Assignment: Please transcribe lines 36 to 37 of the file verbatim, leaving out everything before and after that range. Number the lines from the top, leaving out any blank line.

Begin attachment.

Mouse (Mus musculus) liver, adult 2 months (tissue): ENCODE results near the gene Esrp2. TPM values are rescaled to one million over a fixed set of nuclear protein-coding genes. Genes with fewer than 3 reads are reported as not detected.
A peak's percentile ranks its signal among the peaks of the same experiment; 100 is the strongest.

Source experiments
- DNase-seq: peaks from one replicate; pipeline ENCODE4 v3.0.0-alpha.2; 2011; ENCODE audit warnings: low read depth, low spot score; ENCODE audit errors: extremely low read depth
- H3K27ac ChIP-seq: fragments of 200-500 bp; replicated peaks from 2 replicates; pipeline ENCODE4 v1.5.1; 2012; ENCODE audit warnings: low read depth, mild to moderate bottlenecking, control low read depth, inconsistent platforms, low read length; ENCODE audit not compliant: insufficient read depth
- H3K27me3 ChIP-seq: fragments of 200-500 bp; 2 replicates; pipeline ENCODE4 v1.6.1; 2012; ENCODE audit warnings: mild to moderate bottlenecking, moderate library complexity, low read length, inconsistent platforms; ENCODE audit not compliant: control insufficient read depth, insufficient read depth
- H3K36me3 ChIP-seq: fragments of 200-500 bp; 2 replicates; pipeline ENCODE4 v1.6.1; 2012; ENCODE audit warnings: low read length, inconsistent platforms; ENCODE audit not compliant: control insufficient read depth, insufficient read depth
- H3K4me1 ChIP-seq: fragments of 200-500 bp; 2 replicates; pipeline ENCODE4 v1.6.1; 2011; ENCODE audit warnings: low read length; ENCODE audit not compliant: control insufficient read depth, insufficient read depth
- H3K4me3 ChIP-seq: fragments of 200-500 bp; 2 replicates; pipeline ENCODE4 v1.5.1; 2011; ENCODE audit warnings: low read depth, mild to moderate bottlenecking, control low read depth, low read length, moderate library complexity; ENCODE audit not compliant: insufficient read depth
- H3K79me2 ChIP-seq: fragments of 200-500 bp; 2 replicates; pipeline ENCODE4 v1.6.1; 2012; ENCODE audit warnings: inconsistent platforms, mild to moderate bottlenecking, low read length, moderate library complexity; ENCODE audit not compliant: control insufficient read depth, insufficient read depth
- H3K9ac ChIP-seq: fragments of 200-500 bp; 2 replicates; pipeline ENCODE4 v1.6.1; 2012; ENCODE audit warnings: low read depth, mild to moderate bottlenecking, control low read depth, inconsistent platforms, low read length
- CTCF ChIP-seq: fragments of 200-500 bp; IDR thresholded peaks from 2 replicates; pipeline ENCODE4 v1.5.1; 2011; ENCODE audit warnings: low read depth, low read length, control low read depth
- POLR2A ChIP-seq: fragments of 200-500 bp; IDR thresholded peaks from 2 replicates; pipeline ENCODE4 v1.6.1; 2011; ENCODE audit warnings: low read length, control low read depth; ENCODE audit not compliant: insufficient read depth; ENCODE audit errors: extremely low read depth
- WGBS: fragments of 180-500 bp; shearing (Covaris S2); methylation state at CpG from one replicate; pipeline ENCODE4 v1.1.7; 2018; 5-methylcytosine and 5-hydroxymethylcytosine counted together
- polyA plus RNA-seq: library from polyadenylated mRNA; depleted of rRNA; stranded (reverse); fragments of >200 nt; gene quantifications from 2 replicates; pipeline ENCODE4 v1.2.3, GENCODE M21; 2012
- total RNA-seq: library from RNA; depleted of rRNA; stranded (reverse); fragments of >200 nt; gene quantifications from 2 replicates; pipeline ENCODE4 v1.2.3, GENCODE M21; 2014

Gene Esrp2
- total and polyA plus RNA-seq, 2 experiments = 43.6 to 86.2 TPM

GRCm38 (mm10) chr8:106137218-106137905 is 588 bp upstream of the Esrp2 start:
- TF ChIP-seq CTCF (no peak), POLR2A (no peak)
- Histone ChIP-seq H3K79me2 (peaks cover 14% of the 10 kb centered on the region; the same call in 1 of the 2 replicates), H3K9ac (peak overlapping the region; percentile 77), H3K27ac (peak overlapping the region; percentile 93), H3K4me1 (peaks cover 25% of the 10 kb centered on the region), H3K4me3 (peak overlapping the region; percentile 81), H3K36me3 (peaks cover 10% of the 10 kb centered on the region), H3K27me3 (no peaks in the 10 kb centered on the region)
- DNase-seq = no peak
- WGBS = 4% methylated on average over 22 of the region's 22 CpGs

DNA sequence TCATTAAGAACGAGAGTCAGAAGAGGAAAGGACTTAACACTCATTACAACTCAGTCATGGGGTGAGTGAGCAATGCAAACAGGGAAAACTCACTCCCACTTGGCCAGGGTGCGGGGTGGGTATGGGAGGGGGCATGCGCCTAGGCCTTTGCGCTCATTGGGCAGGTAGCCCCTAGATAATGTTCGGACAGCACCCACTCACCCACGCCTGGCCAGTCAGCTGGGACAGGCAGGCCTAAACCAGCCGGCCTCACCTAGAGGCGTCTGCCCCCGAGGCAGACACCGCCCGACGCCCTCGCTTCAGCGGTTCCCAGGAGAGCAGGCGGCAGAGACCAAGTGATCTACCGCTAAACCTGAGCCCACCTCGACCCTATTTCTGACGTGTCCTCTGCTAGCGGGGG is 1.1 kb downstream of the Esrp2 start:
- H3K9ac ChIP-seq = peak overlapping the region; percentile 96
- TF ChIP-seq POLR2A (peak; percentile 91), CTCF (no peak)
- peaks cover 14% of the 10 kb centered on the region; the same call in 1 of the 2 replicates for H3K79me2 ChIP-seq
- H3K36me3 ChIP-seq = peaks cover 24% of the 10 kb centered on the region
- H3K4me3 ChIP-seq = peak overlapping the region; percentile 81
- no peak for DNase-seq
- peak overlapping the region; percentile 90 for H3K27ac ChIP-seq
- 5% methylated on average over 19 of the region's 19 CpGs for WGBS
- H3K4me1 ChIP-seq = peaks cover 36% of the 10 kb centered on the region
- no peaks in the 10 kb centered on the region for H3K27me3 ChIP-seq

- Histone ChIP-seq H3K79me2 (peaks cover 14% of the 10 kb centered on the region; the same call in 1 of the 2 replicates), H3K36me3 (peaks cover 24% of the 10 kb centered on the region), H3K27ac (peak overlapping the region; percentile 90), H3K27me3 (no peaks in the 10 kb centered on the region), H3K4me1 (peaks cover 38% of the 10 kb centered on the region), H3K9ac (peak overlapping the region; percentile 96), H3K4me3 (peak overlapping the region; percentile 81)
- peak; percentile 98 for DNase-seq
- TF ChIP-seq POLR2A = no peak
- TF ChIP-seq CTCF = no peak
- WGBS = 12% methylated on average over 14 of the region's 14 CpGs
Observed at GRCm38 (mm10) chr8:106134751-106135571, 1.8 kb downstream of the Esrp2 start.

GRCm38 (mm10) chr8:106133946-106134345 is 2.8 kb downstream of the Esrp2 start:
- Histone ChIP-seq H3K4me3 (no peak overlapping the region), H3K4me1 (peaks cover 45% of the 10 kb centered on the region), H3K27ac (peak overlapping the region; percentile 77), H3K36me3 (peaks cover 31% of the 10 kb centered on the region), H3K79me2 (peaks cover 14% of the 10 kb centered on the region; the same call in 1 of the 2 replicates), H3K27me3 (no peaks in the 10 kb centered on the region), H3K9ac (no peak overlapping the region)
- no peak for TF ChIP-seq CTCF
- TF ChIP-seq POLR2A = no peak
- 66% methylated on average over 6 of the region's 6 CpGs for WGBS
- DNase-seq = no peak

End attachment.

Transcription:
- peak; percentile 98 for DNase-seq
- TF ChIP-seq POLR2A = no peak